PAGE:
METHOD: Semi-structured interviews were conducted with 10 physicians and 10 registered nurses from two emergency departments. Interviews were analysed by inductive content analysis.

    RESULTS: The experiences reflect the complexities involved in the daily operation of a professional practice, and the perception of risks due to a high workload, lack of control, communication and organizational failures.

    CONCLUSION: The results reflect a complex system in which high workload was perceived as a risk for patient safety and that, in a combination with other risks, was thought to further jeopardize patient safety. Emergency department staff should be involved in the development of patient safety procedures in order to increase knowledge regarding risk factors as well as identify strategies which can facilitate the maintenance of patient safety during periods in which the workload is high.

  • 12.
    Källberg, Ann-Sofie
    et al.
    Högskolan Dalarna, Akademin Utbildning, hälsa och samhälle, Omvårdnad.
    Göransson, Katarina
    Karolinska institutet, Stockholm.
    Florin, Jan
    Högskolan Dalarna, Akademin Utbildning, hälsa och samhälle, Omvårdnad.
    Östergren, Jan
    Brixey, Julie
    Ehrenberg, Anna
    Högskolan Dalarna, Akademin Utbildning, hälsa och samhälle, Omvårdnad.
    Contributing factors to errors in Swedish emergency departments2015Inngår i: International Emergency Nursing, ISSN 1755-599X, E-ISSN 1878-013X, Vol. 23, nr 2, s. 156-161Artikkel i tidsskrift (Fagfellevurdert)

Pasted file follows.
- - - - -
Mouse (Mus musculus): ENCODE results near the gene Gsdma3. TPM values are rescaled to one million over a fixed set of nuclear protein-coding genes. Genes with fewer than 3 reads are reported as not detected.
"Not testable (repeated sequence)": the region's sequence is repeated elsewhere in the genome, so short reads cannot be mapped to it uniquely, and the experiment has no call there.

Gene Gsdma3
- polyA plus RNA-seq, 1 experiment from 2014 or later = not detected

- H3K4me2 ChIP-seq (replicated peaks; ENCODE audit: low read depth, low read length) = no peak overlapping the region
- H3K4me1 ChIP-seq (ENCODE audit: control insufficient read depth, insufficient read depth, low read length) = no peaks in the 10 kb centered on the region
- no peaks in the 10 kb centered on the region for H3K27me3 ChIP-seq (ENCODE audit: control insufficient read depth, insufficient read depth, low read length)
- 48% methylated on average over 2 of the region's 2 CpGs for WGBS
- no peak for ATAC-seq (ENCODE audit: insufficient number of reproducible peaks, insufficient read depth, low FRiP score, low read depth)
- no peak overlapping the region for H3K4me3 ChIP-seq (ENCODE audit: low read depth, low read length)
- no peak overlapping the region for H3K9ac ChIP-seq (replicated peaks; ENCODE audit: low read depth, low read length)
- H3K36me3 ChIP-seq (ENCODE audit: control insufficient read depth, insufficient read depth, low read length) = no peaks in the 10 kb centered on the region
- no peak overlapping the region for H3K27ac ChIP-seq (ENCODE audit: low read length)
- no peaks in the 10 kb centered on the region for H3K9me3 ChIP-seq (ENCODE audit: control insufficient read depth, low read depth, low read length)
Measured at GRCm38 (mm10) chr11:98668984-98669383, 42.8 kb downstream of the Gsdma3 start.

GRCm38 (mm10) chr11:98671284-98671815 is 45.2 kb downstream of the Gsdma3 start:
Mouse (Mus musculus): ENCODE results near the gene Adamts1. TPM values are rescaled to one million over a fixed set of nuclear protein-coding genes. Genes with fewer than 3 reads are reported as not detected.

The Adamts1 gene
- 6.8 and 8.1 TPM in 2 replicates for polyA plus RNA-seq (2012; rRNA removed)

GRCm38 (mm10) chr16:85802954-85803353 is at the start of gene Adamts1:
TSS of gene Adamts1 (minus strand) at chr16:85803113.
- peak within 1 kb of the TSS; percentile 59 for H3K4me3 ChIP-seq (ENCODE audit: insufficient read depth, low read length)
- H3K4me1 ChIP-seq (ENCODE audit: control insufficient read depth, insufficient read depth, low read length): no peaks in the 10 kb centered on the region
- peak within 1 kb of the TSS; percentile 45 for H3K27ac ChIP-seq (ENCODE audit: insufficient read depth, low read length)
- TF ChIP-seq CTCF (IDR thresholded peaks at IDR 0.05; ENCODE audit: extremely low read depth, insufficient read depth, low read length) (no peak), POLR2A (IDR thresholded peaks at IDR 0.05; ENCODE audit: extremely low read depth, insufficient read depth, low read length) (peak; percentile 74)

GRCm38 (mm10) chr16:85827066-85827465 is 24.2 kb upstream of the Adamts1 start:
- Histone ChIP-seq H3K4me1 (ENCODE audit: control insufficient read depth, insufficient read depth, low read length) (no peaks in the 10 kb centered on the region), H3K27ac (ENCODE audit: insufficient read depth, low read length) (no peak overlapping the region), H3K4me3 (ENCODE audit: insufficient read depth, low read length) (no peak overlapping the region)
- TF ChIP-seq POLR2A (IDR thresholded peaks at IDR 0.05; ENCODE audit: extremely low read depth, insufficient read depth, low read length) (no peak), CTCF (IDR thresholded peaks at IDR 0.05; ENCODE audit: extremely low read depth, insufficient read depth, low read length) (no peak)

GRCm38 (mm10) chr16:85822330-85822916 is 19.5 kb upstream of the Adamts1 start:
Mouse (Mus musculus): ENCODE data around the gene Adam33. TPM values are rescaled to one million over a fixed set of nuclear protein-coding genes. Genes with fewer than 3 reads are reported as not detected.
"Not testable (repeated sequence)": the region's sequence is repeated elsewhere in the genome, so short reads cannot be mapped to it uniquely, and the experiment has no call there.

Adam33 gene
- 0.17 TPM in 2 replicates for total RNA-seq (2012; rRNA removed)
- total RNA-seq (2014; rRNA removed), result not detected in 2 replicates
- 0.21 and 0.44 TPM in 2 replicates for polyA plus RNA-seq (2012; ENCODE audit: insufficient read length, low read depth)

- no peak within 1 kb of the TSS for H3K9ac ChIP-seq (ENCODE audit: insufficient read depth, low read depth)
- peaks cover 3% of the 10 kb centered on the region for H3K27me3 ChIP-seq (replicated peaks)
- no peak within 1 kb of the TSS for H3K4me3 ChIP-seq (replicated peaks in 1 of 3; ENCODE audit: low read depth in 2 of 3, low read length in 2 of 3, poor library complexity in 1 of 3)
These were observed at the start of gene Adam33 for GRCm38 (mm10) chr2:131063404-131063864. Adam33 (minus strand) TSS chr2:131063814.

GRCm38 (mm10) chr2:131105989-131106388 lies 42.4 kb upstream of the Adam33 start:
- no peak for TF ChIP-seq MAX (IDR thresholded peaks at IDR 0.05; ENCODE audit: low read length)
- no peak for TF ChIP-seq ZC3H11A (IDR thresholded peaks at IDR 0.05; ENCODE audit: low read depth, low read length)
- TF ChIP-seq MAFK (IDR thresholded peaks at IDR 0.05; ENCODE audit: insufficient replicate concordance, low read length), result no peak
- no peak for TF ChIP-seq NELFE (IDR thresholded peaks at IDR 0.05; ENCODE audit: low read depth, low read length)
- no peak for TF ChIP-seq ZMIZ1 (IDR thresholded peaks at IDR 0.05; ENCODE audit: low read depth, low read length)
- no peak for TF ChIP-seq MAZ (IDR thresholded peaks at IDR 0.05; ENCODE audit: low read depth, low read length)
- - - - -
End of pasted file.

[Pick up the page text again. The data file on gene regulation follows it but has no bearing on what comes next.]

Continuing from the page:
Abstract [en]

    Objective: The Emergency Department (ED) is a complex and dynamic environment, often resulting in a somewhat uncontrolled and unpredictable workload. Contributing factors to errors in health care and in the ED are largely related to communication breakdowns. Moreover, the ED work environment is predisposed to multitasking, overcrowding and interruptions. These factors are assumed to have a negative impact on patient safety. Reported errors from care providers are mainly related to diagnostic procedures in Swedish EDs. However, there is a lack of knowledge and national oversight regarding contributing factors. The aim of this study was therefore to describe contributing factors in regards to errors occurring in Swedish EDs. 

    Method: Descriptive design based on registry data from the Lex Maria database of the Swedish National Board of Health and Welfare. 

    Results: The results indicate that factors contributing to errors in Swedish EDs are multifactorial in nature. The most common contributing factor was human error followed by factors in the local ED environment and teamwork failure. 

    Conclusion: Factors contributing to ED errors were multifactorial and included both organizational and teamwork failure in which human error was implicated. To reduce errors, further research is needed to develop methods that disclose latent working conditions such as high workload and interruptions. Patient safety research needs to include understanding of human behaviour in complex organizational systems and the impact of working conditions on patient safety and quality of care.

  • 13.
    Källberg, Ann-Sofie
    et al.
    Högskolan Dalarna, Akademin Utbildning, hälsa och samhälle, Omvårdnad.
    Göransson, Katarina
    Karolinska Institutet, Stockholm.
    Östergren, Jan
    Florin, Jan
    Högskolan Dalarna, Akademin Utbildning, hälsa och samhälle, Omvårdnad.
    Ehrenberg, Anna
    Högskolan Dalarna, Akademin Utbildning, hälsa och samhälle, Omvårdnad.
    Medical errors and complaints in emergency department care in Sweden as reported by care providers, health care staff and patients: a national review2013Inngår i: European journal of emergency medicine, ISSN 0969-9546, E-ISSN 1473-5695, Vol. 20, nr 1, s. 33-38Artikkel i tidsskrift (Fagfellevurdert)